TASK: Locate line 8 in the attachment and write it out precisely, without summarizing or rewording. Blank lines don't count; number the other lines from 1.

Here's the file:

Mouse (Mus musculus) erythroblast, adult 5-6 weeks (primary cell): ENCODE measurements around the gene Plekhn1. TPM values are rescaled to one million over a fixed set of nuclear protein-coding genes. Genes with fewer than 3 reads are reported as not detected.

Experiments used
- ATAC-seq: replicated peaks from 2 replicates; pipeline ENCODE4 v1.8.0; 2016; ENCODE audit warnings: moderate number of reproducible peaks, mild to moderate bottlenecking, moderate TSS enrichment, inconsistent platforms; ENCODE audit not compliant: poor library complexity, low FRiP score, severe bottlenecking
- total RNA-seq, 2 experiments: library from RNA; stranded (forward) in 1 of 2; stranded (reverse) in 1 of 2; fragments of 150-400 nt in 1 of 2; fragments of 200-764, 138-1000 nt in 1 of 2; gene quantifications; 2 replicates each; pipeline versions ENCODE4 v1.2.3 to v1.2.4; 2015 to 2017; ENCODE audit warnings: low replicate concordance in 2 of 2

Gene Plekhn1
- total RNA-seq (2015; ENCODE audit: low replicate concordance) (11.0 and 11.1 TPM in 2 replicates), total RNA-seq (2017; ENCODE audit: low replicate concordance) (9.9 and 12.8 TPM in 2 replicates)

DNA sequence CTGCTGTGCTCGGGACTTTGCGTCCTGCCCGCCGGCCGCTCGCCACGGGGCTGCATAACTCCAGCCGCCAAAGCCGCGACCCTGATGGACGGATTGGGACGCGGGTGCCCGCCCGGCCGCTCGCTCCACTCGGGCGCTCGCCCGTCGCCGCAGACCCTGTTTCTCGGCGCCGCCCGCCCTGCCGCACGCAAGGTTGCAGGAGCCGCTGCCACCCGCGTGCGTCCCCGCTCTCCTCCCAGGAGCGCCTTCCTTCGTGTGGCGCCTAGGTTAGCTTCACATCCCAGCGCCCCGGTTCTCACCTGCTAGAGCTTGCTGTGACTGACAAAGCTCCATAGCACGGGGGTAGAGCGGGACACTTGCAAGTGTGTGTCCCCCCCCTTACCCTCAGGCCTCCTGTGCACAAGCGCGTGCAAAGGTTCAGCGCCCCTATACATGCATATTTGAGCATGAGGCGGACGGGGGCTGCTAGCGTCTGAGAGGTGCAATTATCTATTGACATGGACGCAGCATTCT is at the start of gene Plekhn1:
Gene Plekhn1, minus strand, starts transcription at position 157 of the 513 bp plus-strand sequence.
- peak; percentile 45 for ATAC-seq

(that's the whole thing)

Gene Plekhn1, minus strand, starts transcription at position 157 of the 513 bp plus-strand sequence.